Is there any redeeming social value to the tawdry tale of Anthony Weiner?
Only this: The nationwide revulsion at the conduct of the congressman has compelled the leadership and members of the House Democratic caucus to demand he resign immediately and cease not only distracting them from their work but stinking up their party.
Traditional morality has just been affirmed by Nancy Pelosi and the House Democrats.
For consider what it was Weiner did.
He sent lewd and pornographic photos of himself to half a dozen women, including a college student, a stripper and a 17-year-old who had befriended him on Facebook. He initiated “sex-ting” with women who had simply expressed admiration for his politics and leadership.
On seeing a few of the photos in the tabloid press and reading of the others and Weiner’s language, the adjectives that come to mind are gross, infantile, weird, sick, suicidal.
How could a congressman sit in his office at night text-messaging these kinds of pictures, engaging in that kind of talk, when he was surely aware he was being monitored by enemies who would relish ending his career in the kind of disgrace he faces today?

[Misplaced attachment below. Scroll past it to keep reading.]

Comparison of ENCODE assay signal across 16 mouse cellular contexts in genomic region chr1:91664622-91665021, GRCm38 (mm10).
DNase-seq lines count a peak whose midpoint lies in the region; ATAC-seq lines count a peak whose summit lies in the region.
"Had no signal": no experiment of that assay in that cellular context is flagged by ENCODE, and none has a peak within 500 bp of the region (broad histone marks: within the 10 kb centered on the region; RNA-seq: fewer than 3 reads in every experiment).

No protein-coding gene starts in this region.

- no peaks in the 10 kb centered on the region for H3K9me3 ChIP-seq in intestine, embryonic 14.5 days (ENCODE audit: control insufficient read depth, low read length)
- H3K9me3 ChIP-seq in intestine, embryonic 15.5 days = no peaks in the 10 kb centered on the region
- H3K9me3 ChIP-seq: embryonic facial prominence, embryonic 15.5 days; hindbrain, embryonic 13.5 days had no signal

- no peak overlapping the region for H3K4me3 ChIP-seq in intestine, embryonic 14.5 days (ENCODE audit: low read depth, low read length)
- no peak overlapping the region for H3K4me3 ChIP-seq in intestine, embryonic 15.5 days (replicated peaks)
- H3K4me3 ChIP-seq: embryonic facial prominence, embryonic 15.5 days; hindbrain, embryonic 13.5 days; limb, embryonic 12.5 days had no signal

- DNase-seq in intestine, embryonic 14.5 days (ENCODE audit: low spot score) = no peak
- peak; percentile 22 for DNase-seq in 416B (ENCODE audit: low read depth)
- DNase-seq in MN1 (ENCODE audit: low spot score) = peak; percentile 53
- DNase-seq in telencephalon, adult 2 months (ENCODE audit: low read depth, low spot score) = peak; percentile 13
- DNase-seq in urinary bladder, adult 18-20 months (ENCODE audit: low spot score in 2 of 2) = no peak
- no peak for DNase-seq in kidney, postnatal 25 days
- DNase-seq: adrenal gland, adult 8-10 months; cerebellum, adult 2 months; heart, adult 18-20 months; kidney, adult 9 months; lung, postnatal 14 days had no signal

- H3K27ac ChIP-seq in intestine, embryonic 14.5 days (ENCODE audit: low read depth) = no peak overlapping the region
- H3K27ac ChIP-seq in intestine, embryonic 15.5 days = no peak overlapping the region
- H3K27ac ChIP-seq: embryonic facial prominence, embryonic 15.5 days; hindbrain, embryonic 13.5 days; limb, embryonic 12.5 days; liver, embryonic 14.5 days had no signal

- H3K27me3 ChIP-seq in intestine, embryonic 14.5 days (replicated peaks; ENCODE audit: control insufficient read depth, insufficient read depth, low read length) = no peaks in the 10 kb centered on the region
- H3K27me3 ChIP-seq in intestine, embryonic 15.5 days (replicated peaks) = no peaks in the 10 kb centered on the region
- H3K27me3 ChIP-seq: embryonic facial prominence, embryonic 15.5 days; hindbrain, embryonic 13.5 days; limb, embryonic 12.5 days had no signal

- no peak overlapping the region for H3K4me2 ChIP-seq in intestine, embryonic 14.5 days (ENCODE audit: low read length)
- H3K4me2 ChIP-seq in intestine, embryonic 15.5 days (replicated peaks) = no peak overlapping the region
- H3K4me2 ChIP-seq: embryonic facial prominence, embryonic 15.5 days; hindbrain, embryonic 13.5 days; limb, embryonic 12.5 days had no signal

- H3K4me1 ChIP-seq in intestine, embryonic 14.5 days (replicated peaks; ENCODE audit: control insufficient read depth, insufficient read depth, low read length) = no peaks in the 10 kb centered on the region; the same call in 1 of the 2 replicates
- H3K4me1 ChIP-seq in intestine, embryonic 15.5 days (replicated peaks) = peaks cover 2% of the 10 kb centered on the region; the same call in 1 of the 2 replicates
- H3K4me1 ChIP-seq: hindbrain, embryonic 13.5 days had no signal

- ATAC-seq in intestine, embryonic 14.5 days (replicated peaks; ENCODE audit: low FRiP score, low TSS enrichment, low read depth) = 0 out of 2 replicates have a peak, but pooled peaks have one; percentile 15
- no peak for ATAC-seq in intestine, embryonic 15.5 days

But how does Weiner’s disgrace and inevitable departure from politics affirm the old morality?
Again, consider. Weiner has not been accused of a crime. His exchanges with the 17-year-old are of a flirtatious and suggestive nature rather than a proposition. And while Pelosi has asked the ethics committee to look into his conduct, its investigation has yet to begin.
Of what exactly, then, is Weiner guilty? He went before the press and lied, defiantly denying he had sent the text messages to the student. Four days later, he admitted to sending the messages.
But did not President Clinton lie, under oath, about a far graver offense, his Oval Office trysts with Monica Lewinsky? Yet, to a man, Senate Democrats refused to remove him. Why, then, must Weiner be removed?
Two decades ago, Rep. Gerry Studds admitted to seducing a 16-year-old male page and taking him on a European junket. Yet when censured by the House, Studds turned his back to the speaker’s chair—and was re-elected repeatedly from his Massachusetts district.
What Weiner did was degraded, but it did not rise to the level of what Studds survived.
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